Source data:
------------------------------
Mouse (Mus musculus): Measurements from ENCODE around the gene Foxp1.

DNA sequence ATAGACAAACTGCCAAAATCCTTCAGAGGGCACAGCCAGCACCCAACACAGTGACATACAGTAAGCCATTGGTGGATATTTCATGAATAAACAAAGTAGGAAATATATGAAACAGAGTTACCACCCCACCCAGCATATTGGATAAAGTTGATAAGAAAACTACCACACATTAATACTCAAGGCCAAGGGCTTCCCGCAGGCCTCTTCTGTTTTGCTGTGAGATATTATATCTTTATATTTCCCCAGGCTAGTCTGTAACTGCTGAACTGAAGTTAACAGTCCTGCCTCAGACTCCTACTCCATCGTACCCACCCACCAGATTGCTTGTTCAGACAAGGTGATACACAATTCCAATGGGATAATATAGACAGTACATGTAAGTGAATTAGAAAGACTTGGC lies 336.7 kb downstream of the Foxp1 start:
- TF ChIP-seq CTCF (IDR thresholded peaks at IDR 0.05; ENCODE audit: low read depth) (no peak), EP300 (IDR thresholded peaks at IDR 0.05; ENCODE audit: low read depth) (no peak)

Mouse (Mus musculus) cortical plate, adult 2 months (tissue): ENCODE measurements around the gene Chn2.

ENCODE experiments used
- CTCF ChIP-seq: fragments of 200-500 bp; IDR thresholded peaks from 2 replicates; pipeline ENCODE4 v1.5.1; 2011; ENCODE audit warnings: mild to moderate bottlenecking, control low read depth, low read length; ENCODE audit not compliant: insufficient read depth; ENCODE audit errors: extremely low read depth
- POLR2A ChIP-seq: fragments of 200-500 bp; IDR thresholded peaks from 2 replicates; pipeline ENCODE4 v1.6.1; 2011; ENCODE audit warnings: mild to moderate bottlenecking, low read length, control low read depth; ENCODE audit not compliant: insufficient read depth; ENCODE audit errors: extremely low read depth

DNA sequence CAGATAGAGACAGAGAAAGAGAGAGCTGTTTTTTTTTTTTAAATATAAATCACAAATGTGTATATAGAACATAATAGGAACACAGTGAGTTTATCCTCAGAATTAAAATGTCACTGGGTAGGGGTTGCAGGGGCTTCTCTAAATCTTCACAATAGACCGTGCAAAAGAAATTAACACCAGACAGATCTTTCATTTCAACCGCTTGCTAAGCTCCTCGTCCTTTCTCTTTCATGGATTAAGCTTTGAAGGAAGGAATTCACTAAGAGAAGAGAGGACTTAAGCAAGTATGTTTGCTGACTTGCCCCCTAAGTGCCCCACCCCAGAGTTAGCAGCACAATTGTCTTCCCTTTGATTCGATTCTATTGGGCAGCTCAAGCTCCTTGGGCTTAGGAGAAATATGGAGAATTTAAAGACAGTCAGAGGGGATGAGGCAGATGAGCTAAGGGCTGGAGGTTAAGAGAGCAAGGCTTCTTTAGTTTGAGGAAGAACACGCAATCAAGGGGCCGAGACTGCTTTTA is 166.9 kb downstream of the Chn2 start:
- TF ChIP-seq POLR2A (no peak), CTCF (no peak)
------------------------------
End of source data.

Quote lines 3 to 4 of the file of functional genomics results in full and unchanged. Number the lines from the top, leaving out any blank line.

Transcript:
- TF ChIP-seq CTCF (IDR thresholded peaks at IDR 0.05; ENCODE audit: low read depth) (no peak), EP300 (IDR thresholded peaks at IDR 0.05; ENCODE audit: low read depth) (no peak)

Mouse (Mus musculus) cortical plate, adult 2 months (tissue): ENCODE measurements around the gene Chn2.